But that’s all personal. Let’s keep me focused and talk about the characters. For one, I think Katie is particularly well written this season. While she was kind of awkward in the first one, she has a pretty respectable arc. Because her London trip costs so much money and knows that her mom won’t be able to pay for it, her response is to get a job. At fifteen or sixteen years old, that’s pretty impressive. Especially with as much spunk and determination that she has. I don’t think it’s very realistic that she maintains that gumption for months on end, as anyone working the guest service industry gets jaded eventually. They may be able to masterfully hide it, but they’d still be jaded. In fact, one of my favorite episodes is episode 4, “Tryouts and Latte Doubts.” Katie encounters a particularly unreasonable guest in the form of Ruby (Katherine Tokarz), who oozes with white privilege. She spouts stuff like “the usual,” without realizing or caring that someone new is working. As someone who works in the guest service industry, I wish companies would train new employees to defend themselves against entitled guests who don’t have any semblance of humanity. If I was working for Wired and I saw Katie on the verge of tears, I would have ripped Ruby a new one. I really want to use curse words for this, but in the spirit of the show’s rating and intended audience, I won’t. But believe me, in real life, I’d let my sailor mouth fly on her. Oh yeah, NC-17 stuff. I’d make Quentin Tarantino blush. Point is, I’m so proud to see Katie stand up for herself. Lord knows I’d be fired from my day job if I did that. And icing on this cake of satisfaction, her boss, Barry (Scott Wordham), stands up for Katie and kicks Ruby out. Bar none, Katie is my favorite character this time around.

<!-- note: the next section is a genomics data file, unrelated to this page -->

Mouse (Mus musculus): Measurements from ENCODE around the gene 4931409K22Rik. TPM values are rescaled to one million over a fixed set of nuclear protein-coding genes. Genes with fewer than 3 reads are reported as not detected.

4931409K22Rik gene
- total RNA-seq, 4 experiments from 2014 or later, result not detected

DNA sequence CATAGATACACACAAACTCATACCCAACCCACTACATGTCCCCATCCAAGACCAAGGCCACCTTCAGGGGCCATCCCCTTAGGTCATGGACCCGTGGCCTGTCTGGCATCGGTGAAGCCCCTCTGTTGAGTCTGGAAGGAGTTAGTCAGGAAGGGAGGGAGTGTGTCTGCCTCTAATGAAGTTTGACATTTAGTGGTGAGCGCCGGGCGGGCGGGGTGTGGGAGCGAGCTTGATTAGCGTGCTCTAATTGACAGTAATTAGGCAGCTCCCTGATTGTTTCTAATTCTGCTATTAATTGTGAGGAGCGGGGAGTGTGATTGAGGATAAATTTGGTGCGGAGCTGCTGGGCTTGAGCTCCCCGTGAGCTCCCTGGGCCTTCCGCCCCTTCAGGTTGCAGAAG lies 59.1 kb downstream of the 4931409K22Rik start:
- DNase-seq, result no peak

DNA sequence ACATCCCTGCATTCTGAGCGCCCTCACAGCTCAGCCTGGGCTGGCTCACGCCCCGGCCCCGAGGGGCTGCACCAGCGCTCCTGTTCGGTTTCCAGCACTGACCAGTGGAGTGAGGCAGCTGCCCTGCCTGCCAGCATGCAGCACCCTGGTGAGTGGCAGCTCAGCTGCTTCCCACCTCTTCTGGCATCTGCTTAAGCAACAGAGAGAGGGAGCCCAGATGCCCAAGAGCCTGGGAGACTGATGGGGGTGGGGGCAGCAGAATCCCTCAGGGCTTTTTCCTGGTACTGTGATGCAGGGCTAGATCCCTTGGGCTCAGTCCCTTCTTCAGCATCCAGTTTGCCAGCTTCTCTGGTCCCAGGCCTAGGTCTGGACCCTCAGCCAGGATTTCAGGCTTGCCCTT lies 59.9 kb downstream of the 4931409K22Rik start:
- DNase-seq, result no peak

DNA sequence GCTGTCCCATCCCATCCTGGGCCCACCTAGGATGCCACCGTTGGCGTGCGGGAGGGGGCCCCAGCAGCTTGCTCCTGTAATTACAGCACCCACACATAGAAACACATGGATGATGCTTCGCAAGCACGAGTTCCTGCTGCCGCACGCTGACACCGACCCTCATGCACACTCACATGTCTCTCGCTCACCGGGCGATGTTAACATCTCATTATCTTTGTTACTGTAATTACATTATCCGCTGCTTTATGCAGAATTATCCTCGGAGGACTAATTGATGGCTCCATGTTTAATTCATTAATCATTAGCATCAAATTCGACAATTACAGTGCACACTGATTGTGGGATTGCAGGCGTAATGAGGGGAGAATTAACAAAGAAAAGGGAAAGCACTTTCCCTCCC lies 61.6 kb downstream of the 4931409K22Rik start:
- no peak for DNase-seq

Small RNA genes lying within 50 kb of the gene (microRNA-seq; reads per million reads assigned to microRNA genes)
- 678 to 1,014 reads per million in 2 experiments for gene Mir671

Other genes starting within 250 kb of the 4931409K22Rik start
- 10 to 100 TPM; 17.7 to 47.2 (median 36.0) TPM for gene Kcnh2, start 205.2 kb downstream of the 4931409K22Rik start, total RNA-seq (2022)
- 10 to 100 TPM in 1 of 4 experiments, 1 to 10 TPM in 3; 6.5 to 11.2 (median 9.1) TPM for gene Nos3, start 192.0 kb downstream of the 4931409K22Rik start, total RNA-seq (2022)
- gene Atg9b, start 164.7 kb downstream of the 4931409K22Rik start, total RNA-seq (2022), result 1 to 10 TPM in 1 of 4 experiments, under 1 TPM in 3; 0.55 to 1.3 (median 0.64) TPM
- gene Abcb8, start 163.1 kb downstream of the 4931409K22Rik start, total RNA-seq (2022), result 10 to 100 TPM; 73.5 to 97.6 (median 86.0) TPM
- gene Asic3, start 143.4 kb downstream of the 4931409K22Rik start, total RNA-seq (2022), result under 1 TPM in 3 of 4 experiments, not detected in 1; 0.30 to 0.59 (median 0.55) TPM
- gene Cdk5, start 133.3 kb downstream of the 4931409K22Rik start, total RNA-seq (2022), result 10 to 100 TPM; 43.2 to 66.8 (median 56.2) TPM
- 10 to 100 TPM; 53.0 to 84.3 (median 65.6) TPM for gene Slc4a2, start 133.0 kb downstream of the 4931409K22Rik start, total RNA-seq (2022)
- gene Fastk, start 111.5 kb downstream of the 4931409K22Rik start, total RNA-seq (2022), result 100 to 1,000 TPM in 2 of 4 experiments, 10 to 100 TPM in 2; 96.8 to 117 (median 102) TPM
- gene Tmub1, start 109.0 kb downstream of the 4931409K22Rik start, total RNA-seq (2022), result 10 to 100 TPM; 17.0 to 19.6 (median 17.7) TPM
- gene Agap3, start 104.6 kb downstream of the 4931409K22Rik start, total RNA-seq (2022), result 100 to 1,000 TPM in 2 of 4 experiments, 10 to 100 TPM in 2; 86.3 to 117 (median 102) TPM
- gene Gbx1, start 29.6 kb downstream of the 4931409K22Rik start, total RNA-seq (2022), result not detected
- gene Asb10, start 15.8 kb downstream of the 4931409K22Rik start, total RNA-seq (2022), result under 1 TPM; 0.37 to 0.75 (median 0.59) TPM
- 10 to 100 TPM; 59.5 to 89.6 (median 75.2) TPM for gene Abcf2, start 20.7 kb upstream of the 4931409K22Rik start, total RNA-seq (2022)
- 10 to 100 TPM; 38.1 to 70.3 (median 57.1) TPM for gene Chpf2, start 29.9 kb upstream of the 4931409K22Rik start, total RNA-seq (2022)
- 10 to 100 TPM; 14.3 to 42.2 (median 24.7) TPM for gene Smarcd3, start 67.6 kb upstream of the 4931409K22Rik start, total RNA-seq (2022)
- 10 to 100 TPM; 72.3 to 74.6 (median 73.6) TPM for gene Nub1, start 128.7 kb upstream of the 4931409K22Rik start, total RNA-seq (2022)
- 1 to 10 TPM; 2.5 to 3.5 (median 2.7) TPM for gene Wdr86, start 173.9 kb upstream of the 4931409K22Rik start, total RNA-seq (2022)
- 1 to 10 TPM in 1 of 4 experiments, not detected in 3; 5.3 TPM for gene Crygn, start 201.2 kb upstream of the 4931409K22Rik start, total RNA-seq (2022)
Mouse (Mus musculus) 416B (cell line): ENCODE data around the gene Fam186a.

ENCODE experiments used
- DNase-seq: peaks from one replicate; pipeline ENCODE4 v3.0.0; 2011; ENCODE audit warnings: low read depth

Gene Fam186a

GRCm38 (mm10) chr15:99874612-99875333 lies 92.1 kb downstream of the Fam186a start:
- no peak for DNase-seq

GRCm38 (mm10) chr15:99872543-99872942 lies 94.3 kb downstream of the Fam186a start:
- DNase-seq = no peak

There are only two episodes that I don’t like. Eh… one and a half. Ironically, despite Katie being great in “Tryouts and Latte Doubts,” Alexa was especially unlikable. Her doctor tells her that she can try out for basketball, but when she does, she’s surprised and somehow angry that she’s not as good as she used to be. I mean, she hasn’t kept up with exercising her muscles, her fitness has likely declined from being bedridden… yeah, big shock! Why did she get all complain-y? This should have been a no-brainer. But nope, surviving cancer isn’t good enough and she needed a little cancer girl to remind her of how lucky she is. So dumb.

Also, I didn’t like Lucas in episode 6, “Shop ‘Till You Cry.” Lucas randomly breaks up with Gwenny because he misinterprets a conversation she was having with Alexa and “breaks up with her first.” Yeah, that stupid thing. I know Lucas is meant to be an idiot, but this wasn’t fun or likable in his character. Also, the whole point of the two of them being together is that she’s a good influence on him. Sure, they eventually get back together, but this was pretty forced.

Overall, I think the show had a solid second season. I had more than a few laughs, and I continue to be charmed by both Berelc and May, as well as the adults. It’s not meant for my demographic, but I had enough fun for what it was.

My honest rating for ALEXA & KATIE, Season 2: 4/5

One Reply to “Netflix review: ALEXA & KATIE (Season 2)”

Leave a Reply

Fill in your details below or click an icon to log in:

WordPress.com Logo

You are commenting using your WordPress.com account. Log Out /  Change )

Google photo

You are commenting using your Google account. Log Out /  Change )

Twitter picture

You are commenting using your Twitter account. Log Out /  Change )

Facebook photo

You are commenting using your Facebook account. Log Out /  Change )

Connecting to %s

%d bloggers like this: